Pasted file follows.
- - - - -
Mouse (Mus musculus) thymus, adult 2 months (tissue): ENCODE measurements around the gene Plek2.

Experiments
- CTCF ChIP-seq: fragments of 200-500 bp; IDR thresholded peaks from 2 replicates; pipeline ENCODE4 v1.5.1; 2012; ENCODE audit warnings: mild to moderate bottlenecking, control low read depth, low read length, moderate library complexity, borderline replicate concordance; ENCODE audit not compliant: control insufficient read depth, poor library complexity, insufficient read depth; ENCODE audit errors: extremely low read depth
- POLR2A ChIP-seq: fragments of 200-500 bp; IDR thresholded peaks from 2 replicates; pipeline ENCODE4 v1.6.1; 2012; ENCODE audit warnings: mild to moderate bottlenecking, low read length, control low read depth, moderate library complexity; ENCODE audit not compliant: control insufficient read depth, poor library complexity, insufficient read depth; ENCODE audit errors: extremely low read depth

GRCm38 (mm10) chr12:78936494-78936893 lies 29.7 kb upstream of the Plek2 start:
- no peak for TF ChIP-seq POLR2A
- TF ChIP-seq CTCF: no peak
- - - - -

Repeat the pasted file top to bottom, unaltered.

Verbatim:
Mouse (Mus musculus) thymus, adult 2 months (tissue): ENCODE measurements around the gene Plek2.

Experiments
- CTCF ChIP-seq: fragments of 200-500 bp; IDR thresholded peaks from 2 replicates; pipeline ENCODE4 v1.5.1; 2012; ENCODE audit warnings: mild to moderate bottlenecking, control low read depth, low read length, moderate library complexity, borderline replicate concordance; ENCODE audit not compliant: control insufficient read depth, poor library complexity, insufficient read depth; ENCODE audit errors: extremely low read depth
- POLR2A ChIP-seq: fragments of 200-500 bp; IDR thresholded peaks from 2 replicates; pipeline ENCODE4 v1.6.1; 2012; ENCODE audit warnings: mild to moderate bottlenecking, low read length, control low read depth, moderate library complexity; ENCODE audit not compliant: control insufficient read depth, poor library complexity, insufficient read depth; ENCODE audit errors: extremely low read depth

GRCm38 (mm10) chr12:78936494-78936893 lies 29.7 kb upstream of the Plek2 start:
- no peak for TF ChIP-seq POLR2A
- TF ChIP-seq CTCF: no peak